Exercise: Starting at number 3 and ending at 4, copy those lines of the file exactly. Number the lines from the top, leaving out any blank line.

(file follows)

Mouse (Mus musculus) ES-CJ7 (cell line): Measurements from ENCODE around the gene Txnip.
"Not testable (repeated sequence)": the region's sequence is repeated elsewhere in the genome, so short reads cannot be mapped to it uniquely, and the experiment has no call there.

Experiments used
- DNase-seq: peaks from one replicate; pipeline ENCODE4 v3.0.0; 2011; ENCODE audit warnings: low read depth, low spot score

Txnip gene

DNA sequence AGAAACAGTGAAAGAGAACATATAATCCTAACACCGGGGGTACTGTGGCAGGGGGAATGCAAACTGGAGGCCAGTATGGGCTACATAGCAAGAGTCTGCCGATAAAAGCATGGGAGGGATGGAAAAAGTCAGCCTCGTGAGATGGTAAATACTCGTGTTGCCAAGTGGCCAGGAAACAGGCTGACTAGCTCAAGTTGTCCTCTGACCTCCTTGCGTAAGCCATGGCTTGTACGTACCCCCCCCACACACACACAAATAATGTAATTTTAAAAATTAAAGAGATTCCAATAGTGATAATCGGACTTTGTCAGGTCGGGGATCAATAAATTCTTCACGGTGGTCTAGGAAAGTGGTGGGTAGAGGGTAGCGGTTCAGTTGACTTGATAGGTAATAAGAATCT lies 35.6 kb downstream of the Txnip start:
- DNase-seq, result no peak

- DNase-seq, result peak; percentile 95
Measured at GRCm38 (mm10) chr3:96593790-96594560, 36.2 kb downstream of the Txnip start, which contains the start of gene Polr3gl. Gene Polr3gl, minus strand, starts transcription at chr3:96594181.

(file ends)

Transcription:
Experiments used
- DNase-seq: peaks from one replicate; pipeline ENCODE4 v3.0.0; 2011; ENCODE audit warnings: low read depth, low spot score